Most people wouldn't think twice about the best way to stab a piece of food on their plate, but when viewed through the eyes of a robot this simple action is surprisingly complex. Now, researchers at the University of Washington have developed an autonomous robot arm that can figure out the best way to pick up food of any shape and bring it up to a user's mouth, which should make mealtimes easier for people with limited mobility.
The robot, known as ADA for Assistive Dexterous Arm, is designed to attach to a person's wheelchair, and help them eat on demand. Built into the arm are haptic sensors to help it feel how much force it's applying, as well as a camera to identify what's on a plate and the face of the person it's feeding.
The idea is that when it's time to chow down, the arm scans the plate with the camera to figure out the shape and size of each piece of food. Then, it analyzes how best to skewer each item, then brings it up where the camera can scan for the diner's face, to move the fork within easy biting range.
But the underlying algorithms the team developed are more complicated than you might expect. The first one is called RetinaNet, and it's designed to scan the plate, identify the food item and place a virtual frame around it. The second, known as SPNet, analyzes the type of food in each frame and figure out the best way to pick it up.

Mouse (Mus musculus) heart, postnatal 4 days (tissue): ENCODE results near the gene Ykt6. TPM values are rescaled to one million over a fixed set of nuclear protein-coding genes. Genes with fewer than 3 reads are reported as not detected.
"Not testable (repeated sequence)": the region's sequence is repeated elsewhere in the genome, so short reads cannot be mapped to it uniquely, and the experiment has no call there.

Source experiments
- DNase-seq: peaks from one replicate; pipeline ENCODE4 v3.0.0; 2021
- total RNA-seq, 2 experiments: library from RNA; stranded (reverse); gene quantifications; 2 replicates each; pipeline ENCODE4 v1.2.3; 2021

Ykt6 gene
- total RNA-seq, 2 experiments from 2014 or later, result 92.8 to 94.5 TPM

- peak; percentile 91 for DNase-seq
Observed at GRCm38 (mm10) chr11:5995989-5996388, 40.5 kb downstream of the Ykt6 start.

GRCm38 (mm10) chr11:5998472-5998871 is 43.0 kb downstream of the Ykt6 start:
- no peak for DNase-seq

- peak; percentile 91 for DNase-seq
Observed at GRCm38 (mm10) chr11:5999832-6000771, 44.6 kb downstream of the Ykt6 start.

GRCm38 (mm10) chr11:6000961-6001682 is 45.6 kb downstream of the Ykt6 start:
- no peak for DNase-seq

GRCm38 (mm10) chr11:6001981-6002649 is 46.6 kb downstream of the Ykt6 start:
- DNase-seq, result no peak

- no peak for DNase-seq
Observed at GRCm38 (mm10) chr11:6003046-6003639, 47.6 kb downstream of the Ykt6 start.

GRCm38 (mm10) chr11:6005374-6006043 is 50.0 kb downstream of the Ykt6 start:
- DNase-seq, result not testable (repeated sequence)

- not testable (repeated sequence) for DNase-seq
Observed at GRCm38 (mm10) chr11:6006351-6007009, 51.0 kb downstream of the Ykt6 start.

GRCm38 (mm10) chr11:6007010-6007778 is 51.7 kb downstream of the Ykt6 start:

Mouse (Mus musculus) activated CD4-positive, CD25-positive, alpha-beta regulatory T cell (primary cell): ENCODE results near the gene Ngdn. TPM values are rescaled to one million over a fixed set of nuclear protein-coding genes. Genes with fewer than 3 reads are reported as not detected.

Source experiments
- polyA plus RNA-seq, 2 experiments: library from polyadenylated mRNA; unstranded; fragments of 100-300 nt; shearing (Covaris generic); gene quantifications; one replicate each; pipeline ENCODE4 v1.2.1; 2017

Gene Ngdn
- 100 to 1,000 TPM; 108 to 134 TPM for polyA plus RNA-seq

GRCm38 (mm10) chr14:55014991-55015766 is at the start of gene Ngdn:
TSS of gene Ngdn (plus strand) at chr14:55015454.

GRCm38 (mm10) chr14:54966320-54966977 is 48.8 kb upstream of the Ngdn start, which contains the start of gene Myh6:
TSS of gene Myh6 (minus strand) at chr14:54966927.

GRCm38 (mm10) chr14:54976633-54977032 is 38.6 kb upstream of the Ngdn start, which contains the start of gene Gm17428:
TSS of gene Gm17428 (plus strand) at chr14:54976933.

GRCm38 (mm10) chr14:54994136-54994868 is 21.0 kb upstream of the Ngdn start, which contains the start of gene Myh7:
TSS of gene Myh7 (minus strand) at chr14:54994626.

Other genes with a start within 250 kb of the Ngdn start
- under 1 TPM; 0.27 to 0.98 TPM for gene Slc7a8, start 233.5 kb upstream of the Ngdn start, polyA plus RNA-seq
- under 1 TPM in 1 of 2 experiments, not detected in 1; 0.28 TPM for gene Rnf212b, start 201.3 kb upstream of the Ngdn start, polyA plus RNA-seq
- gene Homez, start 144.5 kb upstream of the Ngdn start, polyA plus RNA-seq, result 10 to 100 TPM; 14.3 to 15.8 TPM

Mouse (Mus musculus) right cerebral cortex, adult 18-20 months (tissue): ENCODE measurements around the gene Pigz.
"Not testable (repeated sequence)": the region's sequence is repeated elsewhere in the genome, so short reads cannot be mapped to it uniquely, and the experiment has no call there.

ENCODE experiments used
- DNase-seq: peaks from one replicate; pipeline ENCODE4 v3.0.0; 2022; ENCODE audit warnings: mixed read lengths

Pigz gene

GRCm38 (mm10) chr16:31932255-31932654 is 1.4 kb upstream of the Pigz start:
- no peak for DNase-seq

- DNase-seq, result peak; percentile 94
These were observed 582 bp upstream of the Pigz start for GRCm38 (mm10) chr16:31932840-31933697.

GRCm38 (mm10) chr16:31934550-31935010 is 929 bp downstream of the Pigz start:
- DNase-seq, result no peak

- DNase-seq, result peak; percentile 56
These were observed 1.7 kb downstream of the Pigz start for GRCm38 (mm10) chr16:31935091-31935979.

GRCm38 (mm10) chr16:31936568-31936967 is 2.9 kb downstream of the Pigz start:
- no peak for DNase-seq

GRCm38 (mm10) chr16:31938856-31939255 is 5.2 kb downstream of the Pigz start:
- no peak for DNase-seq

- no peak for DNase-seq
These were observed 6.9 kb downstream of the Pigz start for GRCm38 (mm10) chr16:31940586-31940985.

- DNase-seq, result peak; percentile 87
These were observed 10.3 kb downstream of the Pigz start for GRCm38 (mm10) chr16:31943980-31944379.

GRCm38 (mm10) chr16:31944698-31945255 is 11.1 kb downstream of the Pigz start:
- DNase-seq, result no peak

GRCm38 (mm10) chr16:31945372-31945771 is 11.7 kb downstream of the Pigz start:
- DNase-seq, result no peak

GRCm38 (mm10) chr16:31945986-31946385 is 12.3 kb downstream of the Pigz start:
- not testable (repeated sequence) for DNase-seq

"Many engineering challenges are not picky about their solutions, but this research is very intimately connected with people," says Siddhartha Srinivasa, corresponding author of the study. "If we don't take into account how easy it is for a person to take a bite, then people might not be able to use our system. There's a universe of types of food out there, so our biggest challenge is to develop strategies that can deal with all of them."
These algorithms were developed by first observing how human test subjects handled different types of food, including relatively hard foods like carrots, soft ones like bananas, and those with thick skins but soft innards like grapes. They were given force-sensing forks and asked to skewer and pick up bits of food as they normally would.
These tests recorded how much force needs to be applied to foods with different consistencies, such as carrots and bananas. But on top of that, they also revealed a few tricks we don't even realize we're using, but are invaluable to a robot that's trying to learn. The test subjects, for example, tended to spear soft foods like bananas at an angle, so they didn't slide off the fork. And for longer items like carrot sticks, they targeted one end so it was easier for the diner to take a bite.
These tricks were all incorporated into ADA's algorithms, to make it more user friendly. The end result sounds like a more advanced version of other mobility aids like the Obi arm.
"Ultimately our goal is for our robot to help people have their lunch or dinner on their own," says Srinivasa. "But the point is not to replace caregivers: We want to empower them. With a robot to help, the caregiver can set up the plate, and then do something else while the person eats."
The research was published in the journal IEEE Robotics and Automation Letters. The team demonstrates ADA in the video below.
Source: University of Washington
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